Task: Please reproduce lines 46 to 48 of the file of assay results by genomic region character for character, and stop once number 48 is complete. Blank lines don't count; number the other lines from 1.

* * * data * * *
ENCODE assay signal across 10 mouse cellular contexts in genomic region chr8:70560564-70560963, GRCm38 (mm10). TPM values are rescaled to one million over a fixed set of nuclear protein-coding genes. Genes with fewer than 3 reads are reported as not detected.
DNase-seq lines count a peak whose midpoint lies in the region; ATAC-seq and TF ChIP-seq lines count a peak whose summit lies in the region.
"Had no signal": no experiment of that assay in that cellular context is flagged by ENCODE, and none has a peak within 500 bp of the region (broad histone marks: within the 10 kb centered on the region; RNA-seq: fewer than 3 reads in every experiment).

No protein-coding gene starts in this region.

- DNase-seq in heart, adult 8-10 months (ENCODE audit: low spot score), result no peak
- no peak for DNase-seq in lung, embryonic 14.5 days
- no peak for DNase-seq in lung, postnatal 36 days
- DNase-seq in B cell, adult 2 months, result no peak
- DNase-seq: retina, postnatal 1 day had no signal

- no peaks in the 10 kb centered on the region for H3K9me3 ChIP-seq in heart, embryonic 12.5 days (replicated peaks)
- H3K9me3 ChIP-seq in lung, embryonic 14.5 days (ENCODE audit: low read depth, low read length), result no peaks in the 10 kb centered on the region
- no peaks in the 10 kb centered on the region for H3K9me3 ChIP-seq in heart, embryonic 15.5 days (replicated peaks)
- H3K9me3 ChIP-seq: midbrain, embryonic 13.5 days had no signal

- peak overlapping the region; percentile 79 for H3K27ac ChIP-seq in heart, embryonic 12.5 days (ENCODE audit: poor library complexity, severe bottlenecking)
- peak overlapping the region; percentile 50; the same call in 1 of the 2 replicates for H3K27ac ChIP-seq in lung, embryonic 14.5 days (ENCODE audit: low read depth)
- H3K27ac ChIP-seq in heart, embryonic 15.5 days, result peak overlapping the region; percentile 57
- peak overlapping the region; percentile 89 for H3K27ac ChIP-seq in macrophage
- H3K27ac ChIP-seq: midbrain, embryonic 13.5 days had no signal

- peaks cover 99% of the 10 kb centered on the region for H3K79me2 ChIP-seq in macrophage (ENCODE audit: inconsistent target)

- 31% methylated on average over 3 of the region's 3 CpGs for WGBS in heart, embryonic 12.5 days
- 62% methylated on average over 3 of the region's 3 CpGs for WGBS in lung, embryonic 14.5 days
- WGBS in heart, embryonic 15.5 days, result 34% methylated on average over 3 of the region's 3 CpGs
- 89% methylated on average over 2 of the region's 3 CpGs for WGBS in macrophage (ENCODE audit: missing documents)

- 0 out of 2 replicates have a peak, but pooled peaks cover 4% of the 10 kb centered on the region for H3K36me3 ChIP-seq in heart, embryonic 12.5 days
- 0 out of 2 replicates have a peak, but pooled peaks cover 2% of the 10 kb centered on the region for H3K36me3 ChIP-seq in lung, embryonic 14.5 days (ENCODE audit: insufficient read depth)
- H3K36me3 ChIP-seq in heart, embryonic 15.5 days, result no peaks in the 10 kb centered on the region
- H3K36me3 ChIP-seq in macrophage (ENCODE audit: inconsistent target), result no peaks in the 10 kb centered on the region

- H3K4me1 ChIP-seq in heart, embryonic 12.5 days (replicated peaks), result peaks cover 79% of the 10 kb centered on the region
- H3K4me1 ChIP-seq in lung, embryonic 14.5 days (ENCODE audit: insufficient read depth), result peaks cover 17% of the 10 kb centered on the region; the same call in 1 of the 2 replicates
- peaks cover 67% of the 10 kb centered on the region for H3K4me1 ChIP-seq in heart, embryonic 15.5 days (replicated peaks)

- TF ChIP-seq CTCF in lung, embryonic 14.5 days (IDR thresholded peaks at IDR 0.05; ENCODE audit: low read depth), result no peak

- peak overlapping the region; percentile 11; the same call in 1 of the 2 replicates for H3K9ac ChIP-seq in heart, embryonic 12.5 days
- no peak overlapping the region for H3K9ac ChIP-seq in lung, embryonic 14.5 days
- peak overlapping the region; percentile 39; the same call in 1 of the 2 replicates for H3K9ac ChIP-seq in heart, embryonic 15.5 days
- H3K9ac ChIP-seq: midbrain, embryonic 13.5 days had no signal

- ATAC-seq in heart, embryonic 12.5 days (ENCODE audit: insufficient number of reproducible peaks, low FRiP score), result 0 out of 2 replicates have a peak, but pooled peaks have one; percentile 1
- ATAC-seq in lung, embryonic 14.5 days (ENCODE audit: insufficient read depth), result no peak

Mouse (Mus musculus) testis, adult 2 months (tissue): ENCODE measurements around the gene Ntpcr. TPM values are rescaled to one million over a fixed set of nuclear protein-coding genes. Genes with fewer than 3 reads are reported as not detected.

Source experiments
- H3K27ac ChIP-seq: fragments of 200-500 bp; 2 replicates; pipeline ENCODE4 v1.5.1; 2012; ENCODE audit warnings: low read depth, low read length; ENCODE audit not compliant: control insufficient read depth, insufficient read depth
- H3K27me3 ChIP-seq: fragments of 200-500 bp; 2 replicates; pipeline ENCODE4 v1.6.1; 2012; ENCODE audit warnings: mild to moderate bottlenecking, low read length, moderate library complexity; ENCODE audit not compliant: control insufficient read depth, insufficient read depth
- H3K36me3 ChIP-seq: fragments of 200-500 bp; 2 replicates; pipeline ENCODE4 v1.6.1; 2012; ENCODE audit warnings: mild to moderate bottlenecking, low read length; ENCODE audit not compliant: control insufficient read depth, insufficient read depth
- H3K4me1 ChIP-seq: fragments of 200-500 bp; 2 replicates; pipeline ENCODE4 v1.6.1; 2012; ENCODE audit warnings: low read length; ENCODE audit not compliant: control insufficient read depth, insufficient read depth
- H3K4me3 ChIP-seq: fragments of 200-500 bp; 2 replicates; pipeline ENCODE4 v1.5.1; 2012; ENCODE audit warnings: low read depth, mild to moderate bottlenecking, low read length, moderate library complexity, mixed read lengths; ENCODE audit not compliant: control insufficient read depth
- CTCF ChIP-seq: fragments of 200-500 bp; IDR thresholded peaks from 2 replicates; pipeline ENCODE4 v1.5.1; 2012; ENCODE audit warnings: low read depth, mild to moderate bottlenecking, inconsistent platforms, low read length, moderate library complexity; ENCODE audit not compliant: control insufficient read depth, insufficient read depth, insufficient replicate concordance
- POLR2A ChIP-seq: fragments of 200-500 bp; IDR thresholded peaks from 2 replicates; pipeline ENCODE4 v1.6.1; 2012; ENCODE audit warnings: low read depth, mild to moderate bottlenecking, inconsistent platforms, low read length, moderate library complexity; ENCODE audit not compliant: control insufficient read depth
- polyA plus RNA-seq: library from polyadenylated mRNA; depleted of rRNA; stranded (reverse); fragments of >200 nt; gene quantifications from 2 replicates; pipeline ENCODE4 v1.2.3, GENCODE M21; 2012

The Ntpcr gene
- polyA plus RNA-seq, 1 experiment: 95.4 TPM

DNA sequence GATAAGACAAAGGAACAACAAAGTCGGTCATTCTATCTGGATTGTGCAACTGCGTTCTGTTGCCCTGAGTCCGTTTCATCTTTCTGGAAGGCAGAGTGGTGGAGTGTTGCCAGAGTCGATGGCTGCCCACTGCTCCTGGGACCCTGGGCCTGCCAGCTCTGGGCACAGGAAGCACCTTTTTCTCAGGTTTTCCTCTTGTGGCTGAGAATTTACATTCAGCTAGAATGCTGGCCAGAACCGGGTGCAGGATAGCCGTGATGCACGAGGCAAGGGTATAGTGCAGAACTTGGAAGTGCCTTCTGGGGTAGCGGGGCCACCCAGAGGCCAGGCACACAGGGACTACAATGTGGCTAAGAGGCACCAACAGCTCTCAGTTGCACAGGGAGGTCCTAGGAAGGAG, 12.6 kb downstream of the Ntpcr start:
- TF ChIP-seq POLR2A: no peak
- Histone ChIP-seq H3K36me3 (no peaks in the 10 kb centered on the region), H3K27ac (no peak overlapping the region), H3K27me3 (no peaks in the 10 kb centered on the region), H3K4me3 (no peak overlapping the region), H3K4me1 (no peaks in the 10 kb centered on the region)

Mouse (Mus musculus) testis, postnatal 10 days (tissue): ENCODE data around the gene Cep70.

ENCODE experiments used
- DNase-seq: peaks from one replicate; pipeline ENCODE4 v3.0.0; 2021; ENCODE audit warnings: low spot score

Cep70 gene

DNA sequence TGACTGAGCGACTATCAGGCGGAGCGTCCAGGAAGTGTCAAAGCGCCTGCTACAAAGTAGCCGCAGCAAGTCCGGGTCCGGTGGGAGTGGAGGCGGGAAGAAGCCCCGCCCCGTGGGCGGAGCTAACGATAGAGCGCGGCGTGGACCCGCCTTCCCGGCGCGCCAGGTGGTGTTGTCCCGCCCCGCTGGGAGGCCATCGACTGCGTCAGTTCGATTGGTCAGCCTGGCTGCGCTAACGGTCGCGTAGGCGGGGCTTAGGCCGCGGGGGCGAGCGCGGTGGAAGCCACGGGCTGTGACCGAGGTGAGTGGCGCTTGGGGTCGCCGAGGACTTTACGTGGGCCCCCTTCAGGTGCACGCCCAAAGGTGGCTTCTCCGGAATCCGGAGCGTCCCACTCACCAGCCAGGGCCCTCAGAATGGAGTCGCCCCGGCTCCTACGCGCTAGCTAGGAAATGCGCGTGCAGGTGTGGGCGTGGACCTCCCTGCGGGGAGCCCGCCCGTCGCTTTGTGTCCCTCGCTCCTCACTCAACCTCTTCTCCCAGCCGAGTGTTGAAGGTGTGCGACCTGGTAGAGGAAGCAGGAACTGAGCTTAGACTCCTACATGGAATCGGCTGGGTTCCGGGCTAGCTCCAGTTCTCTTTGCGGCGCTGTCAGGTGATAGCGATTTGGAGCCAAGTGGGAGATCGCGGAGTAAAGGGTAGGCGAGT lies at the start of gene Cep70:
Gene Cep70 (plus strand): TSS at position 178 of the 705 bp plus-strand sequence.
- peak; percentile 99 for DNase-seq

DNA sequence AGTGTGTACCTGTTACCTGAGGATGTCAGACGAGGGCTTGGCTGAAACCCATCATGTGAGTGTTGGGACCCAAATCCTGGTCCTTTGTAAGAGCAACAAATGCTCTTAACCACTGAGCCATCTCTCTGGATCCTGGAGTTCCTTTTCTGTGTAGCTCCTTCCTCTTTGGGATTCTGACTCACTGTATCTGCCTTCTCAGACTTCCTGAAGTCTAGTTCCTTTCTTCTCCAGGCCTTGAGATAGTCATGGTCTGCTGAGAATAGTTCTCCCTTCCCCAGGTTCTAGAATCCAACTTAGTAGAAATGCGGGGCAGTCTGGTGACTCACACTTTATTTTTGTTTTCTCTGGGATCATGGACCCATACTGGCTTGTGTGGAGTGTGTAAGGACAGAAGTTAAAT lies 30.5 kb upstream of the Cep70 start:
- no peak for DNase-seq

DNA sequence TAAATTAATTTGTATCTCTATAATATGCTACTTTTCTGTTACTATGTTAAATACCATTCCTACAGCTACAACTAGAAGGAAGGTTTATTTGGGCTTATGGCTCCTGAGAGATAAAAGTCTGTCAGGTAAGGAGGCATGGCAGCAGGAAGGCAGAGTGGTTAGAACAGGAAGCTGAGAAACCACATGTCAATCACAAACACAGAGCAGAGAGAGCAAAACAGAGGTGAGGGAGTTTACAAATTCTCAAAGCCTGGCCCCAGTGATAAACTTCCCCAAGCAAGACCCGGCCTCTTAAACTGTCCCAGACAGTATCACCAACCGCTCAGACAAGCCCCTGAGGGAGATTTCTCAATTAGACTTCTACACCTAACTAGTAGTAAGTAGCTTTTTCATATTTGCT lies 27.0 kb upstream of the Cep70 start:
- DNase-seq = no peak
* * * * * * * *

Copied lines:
- POLR2A ChIP-seq: fragments of 200-500 bp; IDR thresholded peaks from 2 replicates; pipeline ENCODE4 v1.6.1; 2012; ENCODE audit warnings: low read depth, mild to moderate bottlenecking, inconsistent platforms, low read length, moderate library complexity; ENCODE audit not compliant: control insufficient read depth
- polyA plus RNA-seq: library from polyadenylated mRNA; depleted of rRNA; stranded (reverse); fragments of >200 nt; gene quantifications from 2 replicates; pipeline ENCODE4 v1.2.3, GENCODE M21; 2012

The Ntpcr gene